Journeying Out: Santiago Canyon College Student and Southwest Carpenter Training Fund Apprentice Marc Cintron Student Success Profile

September 30, 2020

As a single father, Marc Cintron knew he would have to make sacrifices when he chose to become a carpenter. He knew entering the Southwest Carpenter’s Training Fund (SCTF) apprenticeship program wouldn’t be easy and he knew that finishing his associate’s degree at Santiago Canyon College would be a challenge. But he also knew his young sons were worth it.

“I’m a dad first,” says Cintron. “Thinking of them is what kept me going and motivated. I knew it was going to be hard work but I also knew if I wanted to be able to provide for them, this was a way that I could work while getting the training I needed to be more successful in the future.”

This month, Cintron will not only achieve his goal of becoming a journeyman carpenter but will also complete the final requirements for an associate’s degree in Carpentry-Acoustical Tile, Drywall/Lather, Drywall Finisher, and Plastering courtesy of Santiago Canyon College’s joint apprenticeship/associate’s degree program.

SCC’s unique apprenticeship programs not only lead to journeyworker status in the State of California but also satisfy requirements for Certificates of Achievement through Santiago Canyon College, as well as major requirements for an associate degree. This means, after completing their apprenticeship training, students are just a few general education classes away from also completing their associate’s degree.

Established in 1958, the Southwest Carpenters Training Fund is the educational and training arm of the United Brotherhood of Carpenters and Joiners, a 135-year-old union dedicated to supporting and representing the interests of nearly half a million current members.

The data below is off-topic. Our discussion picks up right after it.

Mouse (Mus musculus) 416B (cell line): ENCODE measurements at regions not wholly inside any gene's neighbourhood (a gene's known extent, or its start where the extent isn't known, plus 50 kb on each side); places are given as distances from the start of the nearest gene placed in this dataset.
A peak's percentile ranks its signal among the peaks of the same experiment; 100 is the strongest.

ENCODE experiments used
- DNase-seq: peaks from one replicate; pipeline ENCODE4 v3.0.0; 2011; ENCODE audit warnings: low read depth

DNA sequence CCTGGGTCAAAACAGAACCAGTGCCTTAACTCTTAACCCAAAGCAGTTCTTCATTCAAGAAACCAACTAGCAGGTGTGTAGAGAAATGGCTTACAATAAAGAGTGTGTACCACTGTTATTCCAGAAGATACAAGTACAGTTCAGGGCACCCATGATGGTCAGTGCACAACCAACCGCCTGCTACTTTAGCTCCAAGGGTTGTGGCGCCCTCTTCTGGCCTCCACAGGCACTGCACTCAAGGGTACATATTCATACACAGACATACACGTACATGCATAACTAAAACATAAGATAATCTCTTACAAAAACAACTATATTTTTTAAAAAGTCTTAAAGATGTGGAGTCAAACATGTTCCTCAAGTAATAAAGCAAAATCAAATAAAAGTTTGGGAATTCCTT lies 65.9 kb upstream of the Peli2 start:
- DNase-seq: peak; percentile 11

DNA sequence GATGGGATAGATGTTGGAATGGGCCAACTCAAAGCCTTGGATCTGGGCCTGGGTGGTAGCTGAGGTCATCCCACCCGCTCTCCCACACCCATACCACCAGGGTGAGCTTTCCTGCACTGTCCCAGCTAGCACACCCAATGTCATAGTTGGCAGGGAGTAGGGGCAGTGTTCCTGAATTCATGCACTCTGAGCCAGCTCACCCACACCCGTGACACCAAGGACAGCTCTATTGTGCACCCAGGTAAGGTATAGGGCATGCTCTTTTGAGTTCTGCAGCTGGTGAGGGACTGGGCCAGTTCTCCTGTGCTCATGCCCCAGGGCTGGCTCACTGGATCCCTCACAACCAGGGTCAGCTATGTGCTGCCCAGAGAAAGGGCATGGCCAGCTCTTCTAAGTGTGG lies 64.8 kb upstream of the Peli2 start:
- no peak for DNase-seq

“What’s great about these programs is that they give our apprentices an opportunity to get a college degree at almost no cost to them,” says Jason Geiger, a journeyman carpenter of over 30 years and coordinator of the SWCTF’s Ontario Training Center.

If that weren’t enough, regular pay raises and a benefits package that includes health care and a pension makes these programs an amazing opportunity for students who want to “earn while they learn.”

“Apprentices start at about $17 an hour, which is already $6 over minimum wage,” explains Geiger. “Then, after two classes, they get a $4 raise and it just continues like that as long as they stay in the program. 4 years later, if they’ve taken all of their classes, they graduate or ‘journey out’ at $43 an hour.”

“When I started doing the numbers, it was just a no brainer,” says Cintron who also moonlights as an ROP and pre-apprenticeship substitute teacher in the Pomona Unified School District when he has time. “I knew we’d be able to live on our own and not have to depend on anybody, and my sons would be able to have everything they ever needed. I knew I’d be able to provide. That was a big deal for me.”

In all, SCC offers 10 career-ready apprenticeship programs in a variety of trades. They are:

While these programs are all slightly different, they all put students on the fast track to earning and learning. But despite the obvious financial promise of these programs, Geiger is quick to point out that students have to be willing to work hard to succeed.